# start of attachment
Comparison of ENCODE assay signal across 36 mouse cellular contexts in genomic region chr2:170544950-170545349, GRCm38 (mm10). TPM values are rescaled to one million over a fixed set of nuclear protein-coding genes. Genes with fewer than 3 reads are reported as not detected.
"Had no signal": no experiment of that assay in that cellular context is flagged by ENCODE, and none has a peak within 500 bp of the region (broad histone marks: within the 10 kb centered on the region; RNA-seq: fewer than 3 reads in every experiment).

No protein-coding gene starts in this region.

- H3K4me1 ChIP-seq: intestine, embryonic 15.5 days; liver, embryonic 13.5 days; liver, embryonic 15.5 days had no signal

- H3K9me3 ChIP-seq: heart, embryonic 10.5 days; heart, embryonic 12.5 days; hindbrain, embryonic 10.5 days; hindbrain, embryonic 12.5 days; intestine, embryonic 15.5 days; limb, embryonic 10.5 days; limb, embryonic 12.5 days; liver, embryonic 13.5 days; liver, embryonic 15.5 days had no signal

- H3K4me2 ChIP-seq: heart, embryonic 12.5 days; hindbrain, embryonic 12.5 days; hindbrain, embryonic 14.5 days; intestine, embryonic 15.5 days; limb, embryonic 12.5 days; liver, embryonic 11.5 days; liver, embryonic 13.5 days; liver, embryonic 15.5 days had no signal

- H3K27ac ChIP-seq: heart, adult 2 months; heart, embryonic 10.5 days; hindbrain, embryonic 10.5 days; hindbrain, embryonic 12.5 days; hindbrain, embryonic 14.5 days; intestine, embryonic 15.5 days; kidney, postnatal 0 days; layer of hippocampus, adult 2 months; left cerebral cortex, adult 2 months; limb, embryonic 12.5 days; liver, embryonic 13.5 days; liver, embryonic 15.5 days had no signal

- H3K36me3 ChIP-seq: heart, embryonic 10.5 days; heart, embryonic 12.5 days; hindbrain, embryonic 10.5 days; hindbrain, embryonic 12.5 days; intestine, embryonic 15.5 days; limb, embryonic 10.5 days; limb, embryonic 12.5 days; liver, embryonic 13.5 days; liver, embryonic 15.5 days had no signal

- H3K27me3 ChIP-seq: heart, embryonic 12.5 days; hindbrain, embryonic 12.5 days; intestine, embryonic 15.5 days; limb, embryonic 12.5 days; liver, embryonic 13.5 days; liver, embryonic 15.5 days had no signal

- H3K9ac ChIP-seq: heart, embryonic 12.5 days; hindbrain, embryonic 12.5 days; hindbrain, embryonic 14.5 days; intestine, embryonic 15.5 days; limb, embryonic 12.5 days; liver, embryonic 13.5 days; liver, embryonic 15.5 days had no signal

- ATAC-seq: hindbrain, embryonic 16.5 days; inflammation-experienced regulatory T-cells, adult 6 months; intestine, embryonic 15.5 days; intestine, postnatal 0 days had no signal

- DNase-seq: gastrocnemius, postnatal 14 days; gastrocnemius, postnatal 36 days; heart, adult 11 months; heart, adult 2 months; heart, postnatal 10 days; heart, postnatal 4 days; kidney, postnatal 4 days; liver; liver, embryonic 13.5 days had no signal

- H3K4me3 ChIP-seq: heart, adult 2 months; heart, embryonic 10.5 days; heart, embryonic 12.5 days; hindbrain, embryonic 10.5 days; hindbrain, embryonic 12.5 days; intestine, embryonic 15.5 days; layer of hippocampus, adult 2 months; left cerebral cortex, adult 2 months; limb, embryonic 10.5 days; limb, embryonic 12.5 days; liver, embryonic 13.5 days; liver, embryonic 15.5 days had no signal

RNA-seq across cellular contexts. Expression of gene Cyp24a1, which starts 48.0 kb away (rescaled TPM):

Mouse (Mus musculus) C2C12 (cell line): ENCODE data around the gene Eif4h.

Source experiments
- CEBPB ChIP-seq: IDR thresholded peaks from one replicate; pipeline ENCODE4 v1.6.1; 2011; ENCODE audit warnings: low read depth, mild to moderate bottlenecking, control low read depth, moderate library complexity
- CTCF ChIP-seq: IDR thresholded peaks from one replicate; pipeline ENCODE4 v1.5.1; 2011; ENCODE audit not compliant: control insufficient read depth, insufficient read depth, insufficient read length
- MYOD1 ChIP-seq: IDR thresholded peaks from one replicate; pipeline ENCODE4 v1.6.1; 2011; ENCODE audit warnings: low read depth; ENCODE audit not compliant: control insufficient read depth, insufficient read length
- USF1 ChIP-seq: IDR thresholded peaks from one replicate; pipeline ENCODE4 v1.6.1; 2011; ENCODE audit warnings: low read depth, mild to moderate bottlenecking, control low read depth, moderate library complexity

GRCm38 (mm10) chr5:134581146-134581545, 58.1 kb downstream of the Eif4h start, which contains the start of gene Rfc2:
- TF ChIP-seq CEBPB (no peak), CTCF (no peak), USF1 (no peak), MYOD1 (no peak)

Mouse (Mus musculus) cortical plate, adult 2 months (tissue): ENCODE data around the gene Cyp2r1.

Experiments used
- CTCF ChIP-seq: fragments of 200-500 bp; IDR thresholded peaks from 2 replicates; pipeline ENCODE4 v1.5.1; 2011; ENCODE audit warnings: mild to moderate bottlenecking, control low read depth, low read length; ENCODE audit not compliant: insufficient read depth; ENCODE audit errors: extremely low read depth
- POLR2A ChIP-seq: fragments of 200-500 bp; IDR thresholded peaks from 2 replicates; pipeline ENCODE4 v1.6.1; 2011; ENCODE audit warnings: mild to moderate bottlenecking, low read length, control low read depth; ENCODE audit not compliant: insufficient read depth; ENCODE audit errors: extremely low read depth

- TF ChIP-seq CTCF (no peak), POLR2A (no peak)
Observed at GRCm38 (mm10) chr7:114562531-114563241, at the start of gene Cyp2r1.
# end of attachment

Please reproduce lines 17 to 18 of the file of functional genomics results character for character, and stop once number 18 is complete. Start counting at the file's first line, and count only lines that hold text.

- CEBPB ChIP-seq: IDR thresholded peaks from one replicate; pipeline ENCODE4 v1.6.1; 2011; ENCODE audit warnings: low read depth, mild to moderate bottlenecking, control low read depth, moderate library complexity
- CTCF ChIP-seq: IDR thresholded peaks from one replicate; pipeline ENCODE4 v1.5.1; 2011; ENCODE audit not compliant: control insufficient read depth, insufficient read depth, insufficient read length